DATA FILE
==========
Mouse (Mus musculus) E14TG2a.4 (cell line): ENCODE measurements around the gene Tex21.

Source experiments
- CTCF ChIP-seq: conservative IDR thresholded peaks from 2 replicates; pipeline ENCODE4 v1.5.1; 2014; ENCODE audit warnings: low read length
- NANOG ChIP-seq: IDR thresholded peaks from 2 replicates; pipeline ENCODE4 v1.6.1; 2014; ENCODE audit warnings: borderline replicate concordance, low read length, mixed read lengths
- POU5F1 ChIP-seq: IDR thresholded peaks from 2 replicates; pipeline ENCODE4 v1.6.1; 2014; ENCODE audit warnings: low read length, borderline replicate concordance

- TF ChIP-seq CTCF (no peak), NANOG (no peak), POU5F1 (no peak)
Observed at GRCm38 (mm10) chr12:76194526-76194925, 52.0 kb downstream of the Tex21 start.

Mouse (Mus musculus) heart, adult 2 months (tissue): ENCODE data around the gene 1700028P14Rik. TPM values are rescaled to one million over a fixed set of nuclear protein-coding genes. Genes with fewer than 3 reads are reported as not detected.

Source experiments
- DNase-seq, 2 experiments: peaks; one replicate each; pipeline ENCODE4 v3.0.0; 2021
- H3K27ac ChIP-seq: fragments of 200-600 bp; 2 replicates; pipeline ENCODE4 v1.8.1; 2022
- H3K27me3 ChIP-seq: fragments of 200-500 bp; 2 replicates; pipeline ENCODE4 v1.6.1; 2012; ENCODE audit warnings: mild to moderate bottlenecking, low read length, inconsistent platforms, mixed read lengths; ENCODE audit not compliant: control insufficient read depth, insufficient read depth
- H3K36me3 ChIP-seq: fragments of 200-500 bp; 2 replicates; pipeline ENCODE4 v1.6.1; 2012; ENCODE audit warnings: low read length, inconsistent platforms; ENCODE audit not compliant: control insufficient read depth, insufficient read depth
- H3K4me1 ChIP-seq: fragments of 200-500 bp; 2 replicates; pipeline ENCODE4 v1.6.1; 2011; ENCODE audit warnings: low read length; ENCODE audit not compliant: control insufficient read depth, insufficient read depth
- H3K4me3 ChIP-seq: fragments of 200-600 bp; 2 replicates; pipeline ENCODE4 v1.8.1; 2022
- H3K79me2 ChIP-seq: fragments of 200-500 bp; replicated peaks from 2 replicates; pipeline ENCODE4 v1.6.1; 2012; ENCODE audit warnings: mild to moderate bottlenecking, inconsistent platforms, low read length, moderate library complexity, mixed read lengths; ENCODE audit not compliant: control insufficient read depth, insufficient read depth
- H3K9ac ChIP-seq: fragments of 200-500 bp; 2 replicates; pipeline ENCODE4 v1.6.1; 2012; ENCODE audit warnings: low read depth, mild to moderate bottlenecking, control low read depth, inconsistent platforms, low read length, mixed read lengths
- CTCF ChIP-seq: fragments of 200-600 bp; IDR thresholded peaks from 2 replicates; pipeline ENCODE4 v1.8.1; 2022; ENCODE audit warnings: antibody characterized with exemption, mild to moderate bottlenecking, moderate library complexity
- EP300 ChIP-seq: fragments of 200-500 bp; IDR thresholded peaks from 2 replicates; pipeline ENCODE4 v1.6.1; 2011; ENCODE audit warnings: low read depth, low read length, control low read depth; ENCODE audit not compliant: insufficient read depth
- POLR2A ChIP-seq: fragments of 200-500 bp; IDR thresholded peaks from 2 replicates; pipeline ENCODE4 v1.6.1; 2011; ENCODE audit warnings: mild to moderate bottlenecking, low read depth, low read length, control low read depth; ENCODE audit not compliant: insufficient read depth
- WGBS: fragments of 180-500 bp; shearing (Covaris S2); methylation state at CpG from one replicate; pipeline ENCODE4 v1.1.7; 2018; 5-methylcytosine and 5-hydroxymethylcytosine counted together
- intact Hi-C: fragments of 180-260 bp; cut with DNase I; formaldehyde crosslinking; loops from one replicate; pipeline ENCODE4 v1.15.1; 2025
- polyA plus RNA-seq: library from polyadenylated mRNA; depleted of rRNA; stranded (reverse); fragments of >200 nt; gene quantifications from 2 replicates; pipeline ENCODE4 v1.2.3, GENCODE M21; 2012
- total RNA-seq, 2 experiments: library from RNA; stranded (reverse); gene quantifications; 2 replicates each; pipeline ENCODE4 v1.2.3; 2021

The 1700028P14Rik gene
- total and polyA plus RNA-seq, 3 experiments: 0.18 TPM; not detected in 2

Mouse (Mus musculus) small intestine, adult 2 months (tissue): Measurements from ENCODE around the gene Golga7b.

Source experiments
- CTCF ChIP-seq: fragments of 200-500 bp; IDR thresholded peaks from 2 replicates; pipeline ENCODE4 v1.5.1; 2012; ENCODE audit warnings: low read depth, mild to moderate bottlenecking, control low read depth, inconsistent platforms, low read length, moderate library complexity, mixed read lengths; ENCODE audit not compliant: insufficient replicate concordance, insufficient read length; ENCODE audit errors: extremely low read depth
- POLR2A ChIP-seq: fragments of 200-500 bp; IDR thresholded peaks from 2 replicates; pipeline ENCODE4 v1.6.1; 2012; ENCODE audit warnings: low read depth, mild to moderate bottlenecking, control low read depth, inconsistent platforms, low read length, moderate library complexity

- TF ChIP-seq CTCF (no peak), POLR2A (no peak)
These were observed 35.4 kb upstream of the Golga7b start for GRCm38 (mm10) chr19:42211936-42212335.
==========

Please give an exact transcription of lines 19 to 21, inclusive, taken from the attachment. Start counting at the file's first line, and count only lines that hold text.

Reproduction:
- EP300 ChIP-seq: fragments of 200-500 bp; IDR thresholded peaks from 2 replicates; pipeline ENCODE4 v1.6.1; 2011; ENCODE audit warnings: low read depth, low read length, control low read depth; ENCODE audit not compliant: insufficient read depth
- POLR2A ChIP-seq: fragments of 200-500 bp; IDR thresholded peaks from 2 replicates; pipeline ENCODE4 v1.6.1; 2011; ENCODE audit warnings: mild to moderate bottlenecking, low read depth, low read length, control low read depth; ENCODE audit not compliant: insufficient read depth
- WGBS: fragments of 180-500 bp; shearing (Covaris S2); methylation state at CpG from one replicate; pipeline ENCODE4 v1.1.7; 2018; 5-methylcytosine and 5-hydroxymethylcytosine counted together